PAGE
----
The East African - - OPINION -

Why Ugan­dans don’t think like Kenyans or Rwan­dans.

Kenyans like big things. Old East Africans who re­mem­ber the ide­o­log­i­cal ri­valry be­tween Kenya and Tan­za­nia must have heard this bar joke: A Kenyan el­der and a Tan­za­nian teacher meet in the gents dur­ing a con­fer­ence break, where the Kenyan asks if he could see, you know, a cer­tain part of the Tan­za­nian’s anatomy. In the spirit of Uja­maa, the Tan­za­nian teacher showed him what he wanted to see and in turn asked to see the Kenyan’s in­stru­ment of re­pro­duc­tion. But the Kenyan el­der laughed dis­mis­sively and said, “You think I don’t know you, you teacher, that when­ever you see a big thing you want to na­tion­alise it?”

In friendly ban­ter, Kenyans used to tell the joke to taunt Tan­za­ni­ans and make the point that, un­der cap­i­tal­ism, all their things were big­ger. In some respects things are still very much the same. Just see the scale at which Nairobi charged the big fish in the lat­est cor­rup­tion scan­dal – four and a half dozen of them last week! All sharks dragged to court in one haul! The fig­ure in­volved? Al­most a hun­dred mil­lion dol­lars. But when Uganda loses two mil­lion dol­lars to some da­gaa or mukene as we call the tiny sil­ver fish, our par­lia­ment spends half a year prob­ing the is­sue! Uganda’s lit­tle sil­ver fish didn’t even steal the money – they claimed it as a re­ward for win­ning a big cap­i­tal gains tax dis­pute in an oil trans­ac­tion.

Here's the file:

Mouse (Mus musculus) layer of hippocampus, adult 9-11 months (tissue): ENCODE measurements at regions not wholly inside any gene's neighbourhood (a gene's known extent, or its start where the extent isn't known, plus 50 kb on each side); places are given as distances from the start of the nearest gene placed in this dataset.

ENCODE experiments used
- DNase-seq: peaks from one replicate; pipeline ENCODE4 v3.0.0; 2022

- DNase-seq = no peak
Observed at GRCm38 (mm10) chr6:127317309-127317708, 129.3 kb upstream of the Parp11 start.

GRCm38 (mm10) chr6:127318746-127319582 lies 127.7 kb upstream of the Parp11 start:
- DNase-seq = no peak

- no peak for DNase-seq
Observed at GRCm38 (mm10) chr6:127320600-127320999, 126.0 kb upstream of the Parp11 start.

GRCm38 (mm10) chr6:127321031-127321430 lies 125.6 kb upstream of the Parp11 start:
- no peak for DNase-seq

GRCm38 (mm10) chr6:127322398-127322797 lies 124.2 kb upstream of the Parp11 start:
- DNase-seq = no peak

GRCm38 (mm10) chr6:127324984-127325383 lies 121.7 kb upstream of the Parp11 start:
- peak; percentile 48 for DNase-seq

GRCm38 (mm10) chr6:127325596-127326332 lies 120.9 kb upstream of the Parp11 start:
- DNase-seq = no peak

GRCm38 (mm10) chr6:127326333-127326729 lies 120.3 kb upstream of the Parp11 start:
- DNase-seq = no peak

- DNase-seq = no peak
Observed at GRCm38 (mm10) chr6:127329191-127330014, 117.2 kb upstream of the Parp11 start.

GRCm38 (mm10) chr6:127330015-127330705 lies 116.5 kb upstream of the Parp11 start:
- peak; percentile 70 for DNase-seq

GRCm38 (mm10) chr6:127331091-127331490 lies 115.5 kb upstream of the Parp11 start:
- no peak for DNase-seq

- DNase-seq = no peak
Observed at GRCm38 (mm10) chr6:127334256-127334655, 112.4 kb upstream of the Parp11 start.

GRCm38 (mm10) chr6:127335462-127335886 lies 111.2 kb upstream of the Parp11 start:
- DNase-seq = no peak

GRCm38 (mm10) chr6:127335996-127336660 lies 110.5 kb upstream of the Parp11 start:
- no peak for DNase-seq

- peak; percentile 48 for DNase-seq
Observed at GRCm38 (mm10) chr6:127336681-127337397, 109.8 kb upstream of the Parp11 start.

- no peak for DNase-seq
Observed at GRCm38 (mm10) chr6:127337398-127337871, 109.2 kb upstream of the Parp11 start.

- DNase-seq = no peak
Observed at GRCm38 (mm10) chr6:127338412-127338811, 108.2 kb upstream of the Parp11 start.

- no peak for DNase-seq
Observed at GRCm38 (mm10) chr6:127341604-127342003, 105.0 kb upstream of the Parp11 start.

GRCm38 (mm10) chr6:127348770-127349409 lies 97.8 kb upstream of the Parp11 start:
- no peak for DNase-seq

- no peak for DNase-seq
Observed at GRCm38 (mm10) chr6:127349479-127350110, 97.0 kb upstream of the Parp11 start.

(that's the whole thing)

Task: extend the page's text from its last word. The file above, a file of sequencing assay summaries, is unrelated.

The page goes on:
The fi­nan­cial games Kenyans play are usu­ally at a scale that Ugan­dans would find dizzy­ing. They had some­thing called that prob­a­bly a huge gold moun­tain. It mor­phed into An­glo Leas­ing, which was com­pa­ra­ble to leas­ing off the whole An­glo eco­nomic em­pire. This gave birth to the Eurobond, tan­ta­mount to hold­ing Europe in bondage. These things can­not be fath­omed by a Ugan­dan mind. But maybe they can make sense to Rwan­dans, who have a small coun­try but think big. Right now, Ugan­dans are still try­ing to com­pre­hend how Rwanda could buy the mere sleeve of the Arse­nal foot­ball club for £30 mil­lion.

Rwanda’s lead­ers were mostly born or bred in Uganda. But when they left Uganda they seemed to take away our big dreams and big spirit. When­ever Rwan­dans pull off some­thing big these days, Ugan­dans take to so­cial me­dia to de­nounce and dis­miss it as im­pos­si­ble – for the scope of our imag­i­na­tion is a nar­row one. We like our things small, both in per­cep­tion and re­al­ity.

So while we sit at the heart of Africa be­tween Kenya and Rwanda, we have spent two decades say­ing that we don’t need a na­tional air­line. When Kenya Air­ways was buy­ing Boe­ing Dream­lin­ers we were try­ing to buy 10,000 bi­cy­cles but the of­fi­cial we en­trusted with a mil­lion dol­lars to pur­chase them found other uses for the money. It wasn’t un­til Kenya Air­ways an­nounced the com­ing launch of its Nairobi-new York di­rect flights that we fi­nally set a date for re-launch­ing Uganda Air­lines. Mean­while that New York flight must have had some­thing to do with Nairobi’s qual­i­fy­ing to host one of the UN’S three global lo­gis­ti­cal cen­tres. When we heard that the UN was go­ing to shift its re­gional lo­gis­tics base from Entebbe to Nairobi we threw a tantrum. Then the UN chief sooth­ingly wrote to our pres­i­dent say­ing we were not los­ing the cen­tre. Some years down the line, it will dawn on us that while we kept a re­gional “ka”cen­tre, Kenya got the global cen­tre. Joachim Buwembo is a Kam­pal­abased jour­nal­ist. Email: buwembo@ya­

Il­lus­tra­tion :John Nyaga

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